9,000 delegates gather in Denver

Elect new officers, vote to end 'toxic testing'

Published on Wednesday, July 9, 2014

2014 NEA - RA 
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More than 500 delegates from New Jersey joined nearly 9,000 NEA colleagues from across the nation at the 2014 National Education Association Representative Assembly in Denver July 3-6. Among the highlights of the RA was the election of a new team of NEA officers, as well as two new members of the Executive Committee.

Current NEA Vice President Lily Eskelsen García was elected to a three-year term as president, while Secretary-Treasurer Becky Pringle was elected vice president. Current Executive Committee member Princess Moss won a close election to become secretary-treasurer. The New Jersey delegation had endorsed all three of those candidates.

In addition, New Jersey’s endorsed candidates for the Executive Committee were both elected, including incumbent Earl Wyman on the first ballot. Newcomer George Sheridan won an extremely close runoff election.

New Jersey’s own Ashanti Rankin was elected as the Education Support Professional (ESP) At-Large Alternate to the NEA Board of Directors and spoke powerfully to all 9,000 delegates on the final day of the RA. He highlighted his priority of giving all members—and especially ESPs—“CPR,” which he defined as “career path rights.”  East Orange Education Association President Jacqui Greadington was re-elected Chair of the NEA Black Caucus, which she has led successfully for several years.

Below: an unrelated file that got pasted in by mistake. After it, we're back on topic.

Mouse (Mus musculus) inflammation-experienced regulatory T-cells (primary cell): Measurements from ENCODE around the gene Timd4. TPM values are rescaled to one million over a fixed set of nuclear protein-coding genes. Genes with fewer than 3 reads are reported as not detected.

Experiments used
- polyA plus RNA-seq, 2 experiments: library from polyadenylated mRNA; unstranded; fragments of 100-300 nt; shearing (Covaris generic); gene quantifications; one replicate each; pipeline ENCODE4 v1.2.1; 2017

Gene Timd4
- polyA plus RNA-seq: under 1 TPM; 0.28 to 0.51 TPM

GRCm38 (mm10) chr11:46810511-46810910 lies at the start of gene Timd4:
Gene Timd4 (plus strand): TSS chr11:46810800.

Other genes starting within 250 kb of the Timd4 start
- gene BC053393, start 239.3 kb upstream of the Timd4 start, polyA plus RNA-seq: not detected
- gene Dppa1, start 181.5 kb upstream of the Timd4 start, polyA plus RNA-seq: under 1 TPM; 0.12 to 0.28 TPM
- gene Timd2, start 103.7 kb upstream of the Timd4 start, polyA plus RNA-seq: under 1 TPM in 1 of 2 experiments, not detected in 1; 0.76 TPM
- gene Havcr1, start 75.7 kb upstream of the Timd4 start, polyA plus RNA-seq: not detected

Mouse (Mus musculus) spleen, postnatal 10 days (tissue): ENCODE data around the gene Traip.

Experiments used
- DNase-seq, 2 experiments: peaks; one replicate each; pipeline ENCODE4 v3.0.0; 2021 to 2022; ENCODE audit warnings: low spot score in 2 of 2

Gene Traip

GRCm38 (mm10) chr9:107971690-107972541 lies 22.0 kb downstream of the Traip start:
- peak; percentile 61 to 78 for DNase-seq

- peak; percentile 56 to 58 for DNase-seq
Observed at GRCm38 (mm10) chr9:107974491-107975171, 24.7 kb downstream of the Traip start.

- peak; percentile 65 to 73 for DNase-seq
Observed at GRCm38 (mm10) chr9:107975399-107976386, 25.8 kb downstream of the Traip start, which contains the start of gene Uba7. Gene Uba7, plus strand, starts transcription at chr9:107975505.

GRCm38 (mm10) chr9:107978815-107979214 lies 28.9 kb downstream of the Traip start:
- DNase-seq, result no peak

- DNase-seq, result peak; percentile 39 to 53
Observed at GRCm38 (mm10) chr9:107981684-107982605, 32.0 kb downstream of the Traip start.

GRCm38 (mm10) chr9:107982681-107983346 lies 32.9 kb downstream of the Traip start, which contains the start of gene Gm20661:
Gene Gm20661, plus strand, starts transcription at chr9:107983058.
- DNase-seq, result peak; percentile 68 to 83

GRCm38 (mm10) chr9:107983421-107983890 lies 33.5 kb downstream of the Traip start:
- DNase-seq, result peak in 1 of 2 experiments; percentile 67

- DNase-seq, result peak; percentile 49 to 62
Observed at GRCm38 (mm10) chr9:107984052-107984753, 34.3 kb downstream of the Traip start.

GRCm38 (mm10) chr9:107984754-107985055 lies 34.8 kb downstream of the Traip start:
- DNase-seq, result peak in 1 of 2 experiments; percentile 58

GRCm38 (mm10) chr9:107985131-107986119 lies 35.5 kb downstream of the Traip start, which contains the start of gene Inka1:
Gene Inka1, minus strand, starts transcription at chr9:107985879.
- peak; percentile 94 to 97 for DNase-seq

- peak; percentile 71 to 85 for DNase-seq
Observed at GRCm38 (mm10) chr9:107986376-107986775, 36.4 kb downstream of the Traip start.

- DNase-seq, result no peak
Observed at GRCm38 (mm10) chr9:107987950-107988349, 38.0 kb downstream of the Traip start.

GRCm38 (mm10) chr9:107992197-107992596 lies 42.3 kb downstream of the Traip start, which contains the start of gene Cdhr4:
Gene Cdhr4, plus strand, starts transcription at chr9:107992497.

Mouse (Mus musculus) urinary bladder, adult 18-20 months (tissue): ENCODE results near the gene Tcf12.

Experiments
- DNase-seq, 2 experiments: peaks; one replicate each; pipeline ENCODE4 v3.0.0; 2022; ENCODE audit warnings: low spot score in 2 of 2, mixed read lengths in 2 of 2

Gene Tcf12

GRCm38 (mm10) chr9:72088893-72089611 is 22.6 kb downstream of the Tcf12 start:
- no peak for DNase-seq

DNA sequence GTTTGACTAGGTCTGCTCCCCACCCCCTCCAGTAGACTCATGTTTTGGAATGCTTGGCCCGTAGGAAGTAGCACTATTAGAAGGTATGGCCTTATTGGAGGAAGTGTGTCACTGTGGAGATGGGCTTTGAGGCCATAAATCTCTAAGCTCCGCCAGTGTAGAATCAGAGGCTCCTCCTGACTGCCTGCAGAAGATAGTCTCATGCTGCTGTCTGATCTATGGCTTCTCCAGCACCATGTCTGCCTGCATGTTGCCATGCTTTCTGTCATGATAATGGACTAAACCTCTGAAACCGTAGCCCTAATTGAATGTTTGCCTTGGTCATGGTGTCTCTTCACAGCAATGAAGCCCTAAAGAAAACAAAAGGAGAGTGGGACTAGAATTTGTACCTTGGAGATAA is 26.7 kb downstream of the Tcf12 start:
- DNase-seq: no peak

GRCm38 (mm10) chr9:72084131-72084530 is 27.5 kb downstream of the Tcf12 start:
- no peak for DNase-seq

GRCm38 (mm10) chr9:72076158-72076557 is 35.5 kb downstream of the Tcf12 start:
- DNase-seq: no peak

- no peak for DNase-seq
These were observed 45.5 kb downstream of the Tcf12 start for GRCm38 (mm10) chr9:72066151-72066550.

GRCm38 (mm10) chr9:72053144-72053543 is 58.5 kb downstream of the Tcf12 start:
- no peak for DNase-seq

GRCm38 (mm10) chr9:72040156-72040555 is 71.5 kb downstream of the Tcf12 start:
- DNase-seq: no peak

New Jersey once again led the way in Political Action Committee fundraising, with delegates contributing more to the NEA Fund for Children and Education than any other delegation.

Among the many issues discussed by delegates, the growing harmful influence of high-stakes standardized testing, referred to by many at the RA as ‘toxic testing,’ aroused the most passion. The delegates voted overwhelmingly to “launch a national campaign to put the focus of assessments and accountability back on student learning and end the ‘test, blame and punish’ system that has dominated public education in the last decade.”

For full coverage of the RA, click here.


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